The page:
Antigua Questions Efficacy Of WTO Dispute System Over IP-Related CasePublished on 26 April 2014 @ 11:54 pm
Can the World Trade Organization’s smallest members use the dispute settlement system effectively? That is a question that seemed to be suggested by the tiny Caribbean nation of Antigua and Barbuda at a WTO Dispute Settlement Body meeting yesterday, in an intellectual property-related case involving a United States gambling ban.
“So just what does this dispute resolution process do for a country such as Antigua and Barbuda?” a delegate asked in a prepared statement for the 25 April DSB meeting.
“It seems,” the statement continued, “perhaps the harsh light of this prolonged action by one of the weakest against the strongest is on the verge of condemning the multilateral trading system established here some two decades ago as what its critics then feared – a vehicle by which the strong economies could extract concessions from the weak while at the same time effectively stone-walling – no, in fairness, denying – the ability of small economies to obtain any meaningful recourse when wronged by others.”
Antigua and Barbuda’s statement, delivered by Dominica on its behalf, was on its case against the United States involving measures affecting the cross-border supply of gambling and betting services. The source of its frustration is what it says is the US failure to comply with the WTO ruling the Caribbean nation won, and its inability to employ the allowed penalties against the US out of fear of recrimination.
Jamaica made a statement supporting Antigua and Barbuda, noting in particular its belief that, “For all countries who rely on the rules-based Multilateral Trading System – Small Vulnerable Economies in particular – it is extremely important that the credibility of the Dispute Settlement Mechanism be preserved and strengthened through faithful implementation of decisions not undermined through non-compliance.”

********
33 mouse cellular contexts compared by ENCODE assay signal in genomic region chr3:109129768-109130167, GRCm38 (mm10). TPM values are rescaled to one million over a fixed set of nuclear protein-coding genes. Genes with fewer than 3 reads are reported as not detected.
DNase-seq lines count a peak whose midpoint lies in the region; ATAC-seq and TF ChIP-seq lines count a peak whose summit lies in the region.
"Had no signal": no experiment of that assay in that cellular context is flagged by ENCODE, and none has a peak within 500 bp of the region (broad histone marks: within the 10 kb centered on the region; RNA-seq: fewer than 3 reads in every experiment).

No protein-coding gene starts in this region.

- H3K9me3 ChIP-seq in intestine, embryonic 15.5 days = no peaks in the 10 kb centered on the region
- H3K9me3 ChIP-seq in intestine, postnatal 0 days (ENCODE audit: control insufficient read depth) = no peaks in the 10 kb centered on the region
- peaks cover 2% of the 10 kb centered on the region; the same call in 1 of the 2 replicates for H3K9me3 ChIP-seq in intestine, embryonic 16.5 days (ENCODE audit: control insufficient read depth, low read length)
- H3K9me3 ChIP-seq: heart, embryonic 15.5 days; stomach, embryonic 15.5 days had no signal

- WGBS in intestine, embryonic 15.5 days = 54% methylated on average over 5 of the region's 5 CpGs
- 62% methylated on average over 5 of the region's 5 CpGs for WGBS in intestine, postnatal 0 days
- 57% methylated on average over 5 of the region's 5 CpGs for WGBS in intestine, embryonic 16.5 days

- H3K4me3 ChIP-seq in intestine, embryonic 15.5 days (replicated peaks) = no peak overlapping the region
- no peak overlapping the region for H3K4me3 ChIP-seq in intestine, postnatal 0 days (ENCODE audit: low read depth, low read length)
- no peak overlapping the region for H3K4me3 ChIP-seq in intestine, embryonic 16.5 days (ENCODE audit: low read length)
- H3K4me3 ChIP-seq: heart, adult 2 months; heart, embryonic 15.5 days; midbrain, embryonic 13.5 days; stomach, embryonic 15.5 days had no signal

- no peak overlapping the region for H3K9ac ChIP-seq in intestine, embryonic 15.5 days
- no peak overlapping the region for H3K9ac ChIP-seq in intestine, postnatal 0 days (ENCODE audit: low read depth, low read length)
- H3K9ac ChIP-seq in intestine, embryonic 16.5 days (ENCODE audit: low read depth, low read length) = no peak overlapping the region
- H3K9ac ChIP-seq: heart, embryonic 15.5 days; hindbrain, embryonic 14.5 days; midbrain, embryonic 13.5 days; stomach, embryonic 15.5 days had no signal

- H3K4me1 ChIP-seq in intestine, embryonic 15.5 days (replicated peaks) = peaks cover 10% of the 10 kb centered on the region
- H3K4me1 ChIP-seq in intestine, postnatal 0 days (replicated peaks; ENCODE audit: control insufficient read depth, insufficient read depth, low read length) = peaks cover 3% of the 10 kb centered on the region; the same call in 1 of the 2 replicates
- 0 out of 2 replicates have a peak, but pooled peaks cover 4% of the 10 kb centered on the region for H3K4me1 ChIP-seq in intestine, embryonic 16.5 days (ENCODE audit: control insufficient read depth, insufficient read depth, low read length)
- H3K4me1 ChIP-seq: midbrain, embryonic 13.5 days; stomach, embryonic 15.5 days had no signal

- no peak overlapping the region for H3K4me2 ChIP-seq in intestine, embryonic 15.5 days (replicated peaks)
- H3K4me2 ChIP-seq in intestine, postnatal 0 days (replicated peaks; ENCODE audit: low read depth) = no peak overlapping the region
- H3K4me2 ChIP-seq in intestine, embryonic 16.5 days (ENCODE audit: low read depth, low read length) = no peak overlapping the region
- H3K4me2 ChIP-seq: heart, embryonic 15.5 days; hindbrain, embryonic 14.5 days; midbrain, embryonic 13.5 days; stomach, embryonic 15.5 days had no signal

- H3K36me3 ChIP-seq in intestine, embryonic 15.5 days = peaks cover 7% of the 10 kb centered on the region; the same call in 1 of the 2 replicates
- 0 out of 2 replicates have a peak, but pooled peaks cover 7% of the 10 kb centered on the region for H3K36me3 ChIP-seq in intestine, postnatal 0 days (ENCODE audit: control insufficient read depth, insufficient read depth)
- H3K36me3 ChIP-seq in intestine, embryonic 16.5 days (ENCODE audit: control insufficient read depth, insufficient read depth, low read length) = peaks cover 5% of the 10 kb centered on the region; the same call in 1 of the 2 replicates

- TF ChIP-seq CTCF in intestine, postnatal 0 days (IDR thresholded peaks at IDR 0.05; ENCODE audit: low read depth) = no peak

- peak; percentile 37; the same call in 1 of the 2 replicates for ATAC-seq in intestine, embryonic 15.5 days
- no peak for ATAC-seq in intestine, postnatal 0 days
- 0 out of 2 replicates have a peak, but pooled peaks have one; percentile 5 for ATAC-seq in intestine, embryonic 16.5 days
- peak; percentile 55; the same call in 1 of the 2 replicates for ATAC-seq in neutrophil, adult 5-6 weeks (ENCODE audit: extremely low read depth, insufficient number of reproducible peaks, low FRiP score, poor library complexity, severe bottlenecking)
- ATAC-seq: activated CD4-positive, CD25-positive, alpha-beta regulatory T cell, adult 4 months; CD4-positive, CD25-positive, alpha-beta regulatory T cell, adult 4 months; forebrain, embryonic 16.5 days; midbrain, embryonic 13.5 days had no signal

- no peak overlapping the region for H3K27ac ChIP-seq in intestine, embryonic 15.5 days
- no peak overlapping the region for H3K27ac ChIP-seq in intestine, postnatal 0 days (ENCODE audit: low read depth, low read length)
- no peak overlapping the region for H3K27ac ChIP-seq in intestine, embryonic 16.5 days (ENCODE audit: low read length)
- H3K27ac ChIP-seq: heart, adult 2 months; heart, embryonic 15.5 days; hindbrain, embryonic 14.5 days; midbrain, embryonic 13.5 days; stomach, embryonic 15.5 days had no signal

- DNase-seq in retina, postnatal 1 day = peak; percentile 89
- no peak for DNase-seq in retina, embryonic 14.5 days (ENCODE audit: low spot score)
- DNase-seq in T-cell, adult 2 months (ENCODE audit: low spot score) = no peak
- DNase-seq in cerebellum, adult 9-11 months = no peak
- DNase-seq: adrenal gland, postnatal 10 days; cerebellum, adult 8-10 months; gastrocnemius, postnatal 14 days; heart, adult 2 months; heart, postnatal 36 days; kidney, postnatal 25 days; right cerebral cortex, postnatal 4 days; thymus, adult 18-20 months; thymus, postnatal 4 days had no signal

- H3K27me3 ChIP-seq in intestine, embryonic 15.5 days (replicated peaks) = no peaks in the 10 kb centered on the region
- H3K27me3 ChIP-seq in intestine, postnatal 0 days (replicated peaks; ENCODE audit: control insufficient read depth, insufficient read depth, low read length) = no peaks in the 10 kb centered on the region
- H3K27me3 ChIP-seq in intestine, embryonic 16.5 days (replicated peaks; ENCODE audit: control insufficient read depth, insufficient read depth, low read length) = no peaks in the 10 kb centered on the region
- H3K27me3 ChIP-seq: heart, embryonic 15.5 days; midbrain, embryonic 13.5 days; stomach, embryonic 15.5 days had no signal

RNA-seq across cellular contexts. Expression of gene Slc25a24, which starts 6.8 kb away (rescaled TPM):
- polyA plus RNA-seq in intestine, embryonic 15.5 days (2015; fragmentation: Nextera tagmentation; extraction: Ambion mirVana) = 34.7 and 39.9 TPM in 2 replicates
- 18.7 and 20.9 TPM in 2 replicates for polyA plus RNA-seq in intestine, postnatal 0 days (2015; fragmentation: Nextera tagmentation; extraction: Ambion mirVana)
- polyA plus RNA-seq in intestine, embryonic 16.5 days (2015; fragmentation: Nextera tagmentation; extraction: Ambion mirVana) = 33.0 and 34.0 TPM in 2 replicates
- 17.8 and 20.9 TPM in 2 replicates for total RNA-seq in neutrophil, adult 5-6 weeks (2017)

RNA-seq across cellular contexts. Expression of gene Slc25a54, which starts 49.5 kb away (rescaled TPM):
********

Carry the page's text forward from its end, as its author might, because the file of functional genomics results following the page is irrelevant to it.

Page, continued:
In exchange for US blocking of Antiguan gambling services in the US, Antigua has the right to not protect US$21 million worth of US intellectual property rights every year unless they mutually resolve the issue.
The United States has done nothing to resolve the issue, has cast Antigua and Barbuda as an impediment in US efforts to alter commitments under the WTO services agreement, and has set the small nation up for harsh criticism for trying to use the remedy provided it by the WTO dispute panel, Antigua said.
“Over 10 years of following the rules and prevailing, millions of dollars of cost and expense, hours upon hours of fruitless and frustrating attempts at negotiation – and what has the tiny, developing economy of Antigua and Barbuda gained from the process?” it said, noting that it is working on a programme extract the value of its lost business as approved by the DSB.
“However, even recourse to this remedy of last resort has led to public statements and pronouncements, accusations that if the Antiguan government were to actually impose the suspension of concessions, somehow Antigua and Barbuda would be the outliers here, … would be moving beyond the pale, while at the same time the United States continues to ignore a decade-old ruling against it by this body.”
“Further,” it said, “there is no doubt that the major economies of the world do not have to face the same fears and uncertainties when they – as they have indeed done – make their own recourse to such remedies.”
The dispute dates back to 2003 when Antigua and Barbuda requested consultations with the US regarding measures applied by central, regional and local authorities in the US affecting the cross-border supply of gambling and betting services from Antigua and Barbuda.
The small country considered that the cumulative impact of the US measures was aimed at preventing the supply of gambling and betting services from another WTO members to the US, according to the WTO.
In December 2007, the DSB’s arbitrator ruled that the annual level of nullification or impairment of benefits accruing to Antigua and Barbuda was US$21 million and that Antigua could request the authorisation from the DSB to suspend the country’s obligations under the WTO Agreement on Trade-Related Aspects of Intellectual Property Rights (TRIPS) for the same amount annually.
At the DSB session of January 2013, according to the WTO, Antigua and Barbuda requested that the DSB authorise the suspension of concessions and obligations to the US in respect of IP rights. The DSB agreed to grant such authorisation. However, the authorisation had not been used so far by Antigua and Barbuda.